A mechanistic link between red meat consumption and colorectal cancer (CRC) has been identified in the form of an alkylating mutational signature, according to investigators.
This is the first time a colorectal mutational signature has been associated with a component of diet, which demonstrates the value of large-scale molecular epidemiologic studies and suggests potential for early, precision dietary intervention, reported lead author Carino Gurjao, MSc, of the Dana-Farber Cancer Institute and Harvard Medical School, both in Boston, and colleagues.
“Red meat consumption has been consistently linked to the incidence of colorectal cancer,” the investigators wrote in Cancer Discovery. “The suggested mechanism is mutagenesis through alkylating damage induced by N-nitroso-compounds (NOCs), which are metabolic products of blood heme iron or meat nitrites/nitrates. Nevertheless, this mutational damage is yet to be observed directly in patients’ tumors.”
To this end, the investigators turned to three long-term, large-scale, prospective cohort studies: the Nurses’ Health Studies I and II, and the Health Professionals Follow-up Study. These databases include nearly 300,000 individuals with follow-up dating back as far as 1976. The investigators identified 900 cases of primary, untreated CRC with adequate tissue for analysis, then, for each case, performed whole exome sequencing on both tumor tissue and normal colorectal tissue.
This revealed an alkylating mutational signature previously undescribed in CRC that was significantly associated with consumption of red meat prior to diagnosis, but not other dietary or lifestyle factors. The signature occurred most frequently in tumors and normal crypts in the distal colon and rectum.
According to the investigators, the presence of the alkylating signature in normal colorectal crypts “suggests that mutational changes due to such damage may start to occur early in the path of colorectal carcinogenesis.”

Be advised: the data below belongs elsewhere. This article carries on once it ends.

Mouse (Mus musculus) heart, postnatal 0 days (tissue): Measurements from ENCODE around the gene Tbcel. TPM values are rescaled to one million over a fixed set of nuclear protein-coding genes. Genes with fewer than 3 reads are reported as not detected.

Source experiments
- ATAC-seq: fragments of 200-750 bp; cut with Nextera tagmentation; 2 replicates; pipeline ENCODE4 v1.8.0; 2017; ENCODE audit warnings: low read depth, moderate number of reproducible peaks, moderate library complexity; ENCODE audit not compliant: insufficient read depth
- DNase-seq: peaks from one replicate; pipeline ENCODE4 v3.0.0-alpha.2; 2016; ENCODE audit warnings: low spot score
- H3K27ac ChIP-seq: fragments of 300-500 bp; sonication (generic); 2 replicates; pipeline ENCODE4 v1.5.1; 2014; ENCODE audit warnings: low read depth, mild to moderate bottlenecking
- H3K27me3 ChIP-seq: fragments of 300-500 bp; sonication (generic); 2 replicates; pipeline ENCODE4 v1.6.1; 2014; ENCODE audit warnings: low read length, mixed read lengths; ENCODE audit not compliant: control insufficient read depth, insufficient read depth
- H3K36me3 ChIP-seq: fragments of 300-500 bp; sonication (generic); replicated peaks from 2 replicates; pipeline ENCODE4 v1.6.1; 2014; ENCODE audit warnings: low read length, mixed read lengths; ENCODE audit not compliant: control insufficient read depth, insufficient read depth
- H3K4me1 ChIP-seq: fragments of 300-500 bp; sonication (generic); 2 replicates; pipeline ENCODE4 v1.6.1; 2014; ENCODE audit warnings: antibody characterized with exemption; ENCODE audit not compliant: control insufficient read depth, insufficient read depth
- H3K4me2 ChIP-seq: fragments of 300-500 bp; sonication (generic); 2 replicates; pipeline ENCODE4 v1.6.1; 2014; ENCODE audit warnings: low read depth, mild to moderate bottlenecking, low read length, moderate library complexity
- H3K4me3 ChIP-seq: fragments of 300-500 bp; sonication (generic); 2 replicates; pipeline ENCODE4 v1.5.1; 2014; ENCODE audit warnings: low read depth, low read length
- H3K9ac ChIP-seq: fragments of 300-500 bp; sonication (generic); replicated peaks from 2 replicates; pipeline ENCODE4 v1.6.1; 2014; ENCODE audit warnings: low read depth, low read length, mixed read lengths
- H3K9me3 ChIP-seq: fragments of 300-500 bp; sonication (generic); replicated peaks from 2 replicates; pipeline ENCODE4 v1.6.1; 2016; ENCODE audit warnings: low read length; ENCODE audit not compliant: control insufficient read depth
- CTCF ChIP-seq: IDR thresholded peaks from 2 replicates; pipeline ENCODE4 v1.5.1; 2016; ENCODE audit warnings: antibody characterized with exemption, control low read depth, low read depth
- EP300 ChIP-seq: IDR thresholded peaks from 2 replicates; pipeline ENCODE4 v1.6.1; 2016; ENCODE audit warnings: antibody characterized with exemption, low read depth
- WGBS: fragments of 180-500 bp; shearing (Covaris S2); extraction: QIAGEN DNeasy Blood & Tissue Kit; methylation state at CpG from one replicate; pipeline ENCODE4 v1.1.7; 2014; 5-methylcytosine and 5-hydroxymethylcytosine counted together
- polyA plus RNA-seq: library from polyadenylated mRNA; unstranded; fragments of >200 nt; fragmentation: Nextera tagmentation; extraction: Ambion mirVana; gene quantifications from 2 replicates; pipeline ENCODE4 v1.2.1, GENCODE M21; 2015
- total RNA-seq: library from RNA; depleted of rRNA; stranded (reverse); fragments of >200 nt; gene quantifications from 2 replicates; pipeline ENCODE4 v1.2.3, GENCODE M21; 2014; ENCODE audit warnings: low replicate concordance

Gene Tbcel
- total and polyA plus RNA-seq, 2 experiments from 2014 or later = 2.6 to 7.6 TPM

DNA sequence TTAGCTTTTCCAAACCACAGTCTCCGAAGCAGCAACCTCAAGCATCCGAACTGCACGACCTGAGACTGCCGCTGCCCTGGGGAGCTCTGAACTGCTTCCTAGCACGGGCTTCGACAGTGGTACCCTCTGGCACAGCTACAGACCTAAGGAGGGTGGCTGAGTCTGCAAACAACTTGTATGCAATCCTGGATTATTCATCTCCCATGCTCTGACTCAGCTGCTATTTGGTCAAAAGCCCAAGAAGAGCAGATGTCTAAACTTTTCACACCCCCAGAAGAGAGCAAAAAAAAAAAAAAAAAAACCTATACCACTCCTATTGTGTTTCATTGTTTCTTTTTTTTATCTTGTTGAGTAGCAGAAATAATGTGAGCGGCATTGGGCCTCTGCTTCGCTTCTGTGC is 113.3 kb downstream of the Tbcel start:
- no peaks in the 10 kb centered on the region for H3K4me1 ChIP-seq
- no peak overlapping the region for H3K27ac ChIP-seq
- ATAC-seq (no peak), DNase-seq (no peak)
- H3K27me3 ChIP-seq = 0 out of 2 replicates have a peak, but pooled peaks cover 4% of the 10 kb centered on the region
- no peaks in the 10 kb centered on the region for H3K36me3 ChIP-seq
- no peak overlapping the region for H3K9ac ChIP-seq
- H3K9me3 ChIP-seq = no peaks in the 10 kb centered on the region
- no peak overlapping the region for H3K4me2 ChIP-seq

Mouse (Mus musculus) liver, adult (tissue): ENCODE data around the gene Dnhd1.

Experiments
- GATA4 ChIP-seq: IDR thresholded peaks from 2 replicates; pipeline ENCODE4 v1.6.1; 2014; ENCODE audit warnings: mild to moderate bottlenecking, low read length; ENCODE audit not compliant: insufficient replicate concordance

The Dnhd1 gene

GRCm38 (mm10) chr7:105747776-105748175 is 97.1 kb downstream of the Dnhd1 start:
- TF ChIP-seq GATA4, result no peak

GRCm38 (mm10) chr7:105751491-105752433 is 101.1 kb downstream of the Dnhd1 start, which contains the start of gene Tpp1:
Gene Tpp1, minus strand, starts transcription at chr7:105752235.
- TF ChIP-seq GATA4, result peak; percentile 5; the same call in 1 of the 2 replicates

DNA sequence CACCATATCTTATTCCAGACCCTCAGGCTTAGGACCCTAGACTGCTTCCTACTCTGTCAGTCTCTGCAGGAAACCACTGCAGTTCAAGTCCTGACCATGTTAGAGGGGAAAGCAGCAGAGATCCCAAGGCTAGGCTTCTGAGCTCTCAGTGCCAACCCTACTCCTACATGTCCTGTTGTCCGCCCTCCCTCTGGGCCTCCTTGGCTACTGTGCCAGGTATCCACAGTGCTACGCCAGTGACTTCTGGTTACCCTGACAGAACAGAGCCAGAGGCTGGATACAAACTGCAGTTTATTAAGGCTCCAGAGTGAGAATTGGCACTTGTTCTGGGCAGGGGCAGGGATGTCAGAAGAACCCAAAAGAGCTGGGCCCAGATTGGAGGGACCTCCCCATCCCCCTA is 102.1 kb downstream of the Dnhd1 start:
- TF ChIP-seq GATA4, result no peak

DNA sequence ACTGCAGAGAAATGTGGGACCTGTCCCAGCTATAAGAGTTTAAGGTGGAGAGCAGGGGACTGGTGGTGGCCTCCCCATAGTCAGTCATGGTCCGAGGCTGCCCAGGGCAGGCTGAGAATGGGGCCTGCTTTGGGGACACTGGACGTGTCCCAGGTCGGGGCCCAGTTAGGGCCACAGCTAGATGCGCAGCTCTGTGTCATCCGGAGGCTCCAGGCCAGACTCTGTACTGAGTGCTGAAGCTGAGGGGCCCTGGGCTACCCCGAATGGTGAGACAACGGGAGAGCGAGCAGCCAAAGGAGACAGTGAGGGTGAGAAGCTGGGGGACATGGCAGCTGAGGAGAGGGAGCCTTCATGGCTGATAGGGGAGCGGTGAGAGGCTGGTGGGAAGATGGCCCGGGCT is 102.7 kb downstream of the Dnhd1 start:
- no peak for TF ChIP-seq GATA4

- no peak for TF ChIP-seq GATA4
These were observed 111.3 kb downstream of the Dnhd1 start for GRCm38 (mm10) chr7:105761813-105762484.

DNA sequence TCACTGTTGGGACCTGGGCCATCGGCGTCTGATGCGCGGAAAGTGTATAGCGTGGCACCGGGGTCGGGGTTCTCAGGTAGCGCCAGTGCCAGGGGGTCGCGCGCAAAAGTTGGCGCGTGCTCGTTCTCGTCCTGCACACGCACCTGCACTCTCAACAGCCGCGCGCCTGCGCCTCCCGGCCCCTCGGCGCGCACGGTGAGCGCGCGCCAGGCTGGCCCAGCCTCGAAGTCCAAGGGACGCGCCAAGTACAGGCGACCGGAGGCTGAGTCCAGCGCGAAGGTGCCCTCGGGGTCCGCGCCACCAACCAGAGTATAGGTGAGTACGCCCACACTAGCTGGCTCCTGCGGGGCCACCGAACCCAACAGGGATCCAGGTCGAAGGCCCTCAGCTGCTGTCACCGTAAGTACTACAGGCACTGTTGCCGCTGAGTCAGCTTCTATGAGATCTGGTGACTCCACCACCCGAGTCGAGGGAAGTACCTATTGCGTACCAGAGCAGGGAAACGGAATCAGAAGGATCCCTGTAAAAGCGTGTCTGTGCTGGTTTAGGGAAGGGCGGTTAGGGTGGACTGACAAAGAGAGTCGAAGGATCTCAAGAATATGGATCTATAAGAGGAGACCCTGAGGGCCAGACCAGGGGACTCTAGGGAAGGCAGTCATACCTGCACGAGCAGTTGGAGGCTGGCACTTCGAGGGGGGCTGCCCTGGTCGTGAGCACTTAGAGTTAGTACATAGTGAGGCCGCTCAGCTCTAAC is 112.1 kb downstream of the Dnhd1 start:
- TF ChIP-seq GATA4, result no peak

Further analysis showed that tumors harboring common KRAS and PIK3CA driver mutations had the highest levels of alkylating damage, with higher levels predicting worse survival.
“These results ... further implicate the role of red meat in CRC initiation and progression,” the investigators concluded.
Early findings, important implications
Cosenior author Kana Wu, MD, PhD, principal research scientist in the department of nutrition at Harvard School of Public Health, Boston, noted that these are early findings, although they may pave the way toward new dietary recommendations and methods of food production.
“While more detailed analysis needs to be conducted, and our results need to be confirmed in other studies, this study is a promising first step to better understand the biological mechanisms underlying the role of red and processed meats in colorectal cancers,” Dr. Wu said in an interview. “It is important to gain more insight into the biological mechanisms so we can improve dietary guidelines for cancer prevention and guide food reformulation efforts to lower cancer risk.”
For now, Dr. Wu predicted that standing dietary recommendations will remain unchanged.
“This study will not alter current diet recommendations to limit intake of red and processed meats,” Dr. Wu said, referring to similar recommendations across several organizations, including the American Heart Association, the World Cancer Research Fund/American Institute for Cancer Research, and the American Cancer Society.
“For example,” Dr. Wu said, “the WCRF/AICR recommends limiting consumption of red and processed meat to ‘no more than moderate amounts [12-18 ounces per week] of red meat, such as beef, pork, and lamb, and [to] eat little, if any, processed meat.’”